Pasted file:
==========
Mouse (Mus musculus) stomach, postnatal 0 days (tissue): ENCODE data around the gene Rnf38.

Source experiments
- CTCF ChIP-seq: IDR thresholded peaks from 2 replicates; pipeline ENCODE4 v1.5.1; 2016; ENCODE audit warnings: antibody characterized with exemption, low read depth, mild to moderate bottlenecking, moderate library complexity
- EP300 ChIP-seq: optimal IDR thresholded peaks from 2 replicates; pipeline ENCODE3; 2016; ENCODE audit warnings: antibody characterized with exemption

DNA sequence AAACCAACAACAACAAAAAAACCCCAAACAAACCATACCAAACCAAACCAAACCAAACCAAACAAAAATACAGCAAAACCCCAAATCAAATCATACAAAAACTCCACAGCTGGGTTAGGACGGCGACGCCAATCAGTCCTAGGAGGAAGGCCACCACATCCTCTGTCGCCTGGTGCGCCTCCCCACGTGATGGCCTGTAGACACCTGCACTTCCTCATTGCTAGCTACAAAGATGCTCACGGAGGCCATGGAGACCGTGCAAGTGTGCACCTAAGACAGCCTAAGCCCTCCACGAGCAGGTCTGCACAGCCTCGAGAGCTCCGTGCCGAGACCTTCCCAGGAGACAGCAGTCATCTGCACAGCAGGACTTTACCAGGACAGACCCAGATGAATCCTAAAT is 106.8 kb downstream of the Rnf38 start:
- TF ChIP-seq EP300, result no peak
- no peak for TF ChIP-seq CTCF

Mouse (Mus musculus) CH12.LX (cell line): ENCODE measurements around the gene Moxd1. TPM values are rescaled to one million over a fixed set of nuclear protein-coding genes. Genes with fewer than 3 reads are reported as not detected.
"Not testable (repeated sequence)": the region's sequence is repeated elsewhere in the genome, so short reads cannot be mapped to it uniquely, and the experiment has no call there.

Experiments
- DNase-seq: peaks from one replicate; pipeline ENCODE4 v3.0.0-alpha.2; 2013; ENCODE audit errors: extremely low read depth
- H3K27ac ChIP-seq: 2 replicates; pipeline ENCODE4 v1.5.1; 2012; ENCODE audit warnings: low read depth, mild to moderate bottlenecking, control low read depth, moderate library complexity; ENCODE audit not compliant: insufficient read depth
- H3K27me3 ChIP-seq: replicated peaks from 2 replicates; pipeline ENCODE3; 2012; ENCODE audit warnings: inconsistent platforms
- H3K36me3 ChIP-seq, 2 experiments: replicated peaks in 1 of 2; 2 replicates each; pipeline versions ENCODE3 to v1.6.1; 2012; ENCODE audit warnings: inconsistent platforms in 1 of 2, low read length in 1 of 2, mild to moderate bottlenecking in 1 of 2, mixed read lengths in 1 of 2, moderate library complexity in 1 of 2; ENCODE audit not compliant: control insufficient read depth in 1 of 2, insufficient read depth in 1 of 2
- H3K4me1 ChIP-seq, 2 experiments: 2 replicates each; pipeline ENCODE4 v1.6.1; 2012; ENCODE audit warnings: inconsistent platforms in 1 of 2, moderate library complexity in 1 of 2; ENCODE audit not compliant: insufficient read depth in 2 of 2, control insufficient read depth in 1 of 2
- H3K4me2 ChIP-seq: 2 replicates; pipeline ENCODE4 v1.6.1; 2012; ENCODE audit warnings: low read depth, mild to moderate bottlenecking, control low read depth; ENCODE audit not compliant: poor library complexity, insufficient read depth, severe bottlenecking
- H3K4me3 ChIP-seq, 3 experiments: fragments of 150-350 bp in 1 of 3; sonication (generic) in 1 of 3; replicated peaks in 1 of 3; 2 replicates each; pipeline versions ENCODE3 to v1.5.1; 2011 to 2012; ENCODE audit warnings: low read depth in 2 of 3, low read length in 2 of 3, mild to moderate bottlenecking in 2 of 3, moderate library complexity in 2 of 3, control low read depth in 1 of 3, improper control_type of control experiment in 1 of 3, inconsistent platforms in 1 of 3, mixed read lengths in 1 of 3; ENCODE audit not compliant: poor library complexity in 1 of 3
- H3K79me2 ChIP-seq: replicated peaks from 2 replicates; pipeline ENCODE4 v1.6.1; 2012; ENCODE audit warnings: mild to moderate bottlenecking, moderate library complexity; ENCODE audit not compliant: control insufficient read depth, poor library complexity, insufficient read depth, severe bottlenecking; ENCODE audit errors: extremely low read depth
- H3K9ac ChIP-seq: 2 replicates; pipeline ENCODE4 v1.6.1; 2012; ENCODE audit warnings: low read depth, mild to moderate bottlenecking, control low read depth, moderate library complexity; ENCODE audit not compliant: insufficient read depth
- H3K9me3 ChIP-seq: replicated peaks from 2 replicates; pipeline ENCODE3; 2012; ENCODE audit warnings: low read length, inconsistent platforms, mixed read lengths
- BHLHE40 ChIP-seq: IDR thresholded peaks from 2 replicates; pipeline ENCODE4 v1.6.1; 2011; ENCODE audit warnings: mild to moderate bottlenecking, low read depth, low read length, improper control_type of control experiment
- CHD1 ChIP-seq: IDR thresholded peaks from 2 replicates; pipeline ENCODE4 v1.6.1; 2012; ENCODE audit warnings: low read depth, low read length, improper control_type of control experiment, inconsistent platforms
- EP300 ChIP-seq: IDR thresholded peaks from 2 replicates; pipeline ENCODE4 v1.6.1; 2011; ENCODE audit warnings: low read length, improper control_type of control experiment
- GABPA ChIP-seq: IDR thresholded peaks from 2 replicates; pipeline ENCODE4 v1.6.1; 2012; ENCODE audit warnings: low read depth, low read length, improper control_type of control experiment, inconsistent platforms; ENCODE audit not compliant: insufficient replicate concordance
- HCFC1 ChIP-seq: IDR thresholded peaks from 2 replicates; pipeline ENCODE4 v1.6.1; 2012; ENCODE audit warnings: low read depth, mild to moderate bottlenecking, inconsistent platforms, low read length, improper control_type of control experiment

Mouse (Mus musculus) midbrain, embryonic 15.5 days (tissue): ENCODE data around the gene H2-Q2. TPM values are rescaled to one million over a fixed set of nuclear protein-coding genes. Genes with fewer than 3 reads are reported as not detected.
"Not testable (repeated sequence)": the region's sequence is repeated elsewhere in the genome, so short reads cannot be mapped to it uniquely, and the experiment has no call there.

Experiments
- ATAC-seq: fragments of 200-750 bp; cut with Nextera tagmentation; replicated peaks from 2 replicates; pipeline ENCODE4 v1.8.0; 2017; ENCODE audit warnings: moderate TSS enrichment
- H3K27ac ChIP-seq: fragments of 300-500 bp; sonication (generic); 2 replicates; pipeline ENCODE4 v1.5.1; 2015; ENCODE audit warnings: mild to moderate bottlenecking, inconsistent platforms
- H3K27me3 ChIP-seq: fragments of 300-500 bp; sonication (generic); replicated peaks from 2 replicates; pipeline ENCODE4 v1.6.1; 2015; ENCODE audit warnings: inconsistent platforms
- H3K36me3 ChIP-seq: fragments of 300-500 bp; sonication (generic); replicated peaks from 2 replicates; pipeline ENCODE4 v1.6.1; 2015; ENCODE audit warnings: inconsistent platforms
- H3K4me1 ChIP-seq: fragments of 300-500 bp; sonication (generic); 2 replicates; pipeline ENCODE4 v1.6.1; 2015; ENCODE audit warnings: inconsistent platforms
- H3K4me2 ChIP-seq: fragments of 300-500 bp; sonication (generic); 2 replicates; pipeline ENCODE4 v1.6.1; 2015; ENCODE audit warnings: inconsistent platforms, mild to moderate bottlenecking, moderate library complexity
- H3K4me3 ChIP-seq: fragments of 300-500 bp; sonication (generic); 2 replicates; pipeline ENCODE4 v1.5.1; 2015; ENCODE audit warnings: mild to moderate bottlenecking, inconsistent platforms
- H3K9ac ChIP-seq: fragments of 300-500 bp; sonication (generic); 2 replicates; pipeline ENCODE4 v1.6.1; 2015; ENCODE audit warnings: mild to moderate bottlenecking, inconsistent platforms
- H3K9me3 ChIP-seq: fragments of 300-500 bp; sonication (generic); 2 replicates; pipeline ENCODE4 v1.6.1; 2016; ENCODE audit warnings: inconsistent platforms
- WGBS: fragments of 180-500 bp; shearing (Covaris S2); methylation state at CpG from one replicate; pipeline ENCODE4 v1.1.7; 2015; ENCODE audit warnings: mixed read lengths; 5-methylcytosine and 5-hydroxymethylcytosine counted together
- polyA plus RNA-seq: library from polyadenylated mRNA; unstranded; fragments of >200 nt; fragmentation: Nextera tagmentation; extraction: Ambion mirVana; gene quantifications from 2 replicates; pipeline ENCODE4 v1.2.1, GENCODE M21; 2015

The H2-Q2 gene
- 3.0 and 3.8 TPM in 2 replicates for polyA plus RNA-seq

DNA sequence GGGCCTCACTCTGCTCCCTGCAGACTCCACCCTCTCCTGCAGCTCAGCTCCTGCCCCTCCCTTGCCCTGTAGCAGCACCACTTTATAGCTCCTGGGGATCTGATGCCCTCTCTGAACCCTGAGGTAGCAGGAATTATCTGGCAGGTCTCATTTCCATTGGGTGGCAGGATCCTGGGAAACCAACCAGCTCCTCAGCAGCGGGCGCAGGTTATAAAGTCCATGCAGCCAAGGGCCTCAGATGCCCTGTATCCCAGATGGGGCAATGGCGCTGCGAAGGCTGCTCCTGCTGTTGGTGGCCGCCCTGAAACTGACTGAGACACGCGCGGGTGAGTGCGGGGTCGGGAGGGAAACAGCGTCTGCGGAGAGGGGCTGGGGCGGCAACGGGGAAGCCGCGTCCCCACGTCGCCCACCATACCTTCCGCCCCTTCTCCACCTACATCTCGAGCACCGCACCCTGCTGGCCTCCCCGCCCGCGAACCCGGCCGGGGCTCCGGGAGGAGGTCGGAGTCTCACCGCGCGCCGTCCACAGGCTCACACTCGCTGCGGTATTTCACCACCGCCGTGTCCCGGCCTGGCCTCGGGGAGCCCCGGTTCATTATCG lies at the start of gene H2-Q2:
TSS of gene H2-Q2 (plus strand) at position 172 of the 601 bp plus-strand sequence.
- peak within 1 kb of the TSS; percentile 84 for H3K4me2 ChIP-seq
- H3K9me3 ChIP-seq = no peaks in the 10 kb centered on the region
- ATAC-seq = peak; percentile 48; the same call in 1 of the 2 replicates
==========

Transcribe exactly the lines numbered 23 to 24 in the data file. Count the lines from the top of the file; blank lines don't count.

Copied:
- EP300 ChIP-seq: IDR thresholded peaks from 2 replicates; pipeline ENCODE4 v1.6.1; 2011; ENCODE audit warnings: low read length, improper control_type of control experiment
- GABPA ChIP-seq: IDR thresholded peaks from 2 replicates; pipeline ENCODE4 v1.6.1; 2012; ENCODE audit warnings: low read depth, low read length, improper control_type of control experiment, inconsistent platforms; ENCODE audit not compliant: insufficient replicate concordance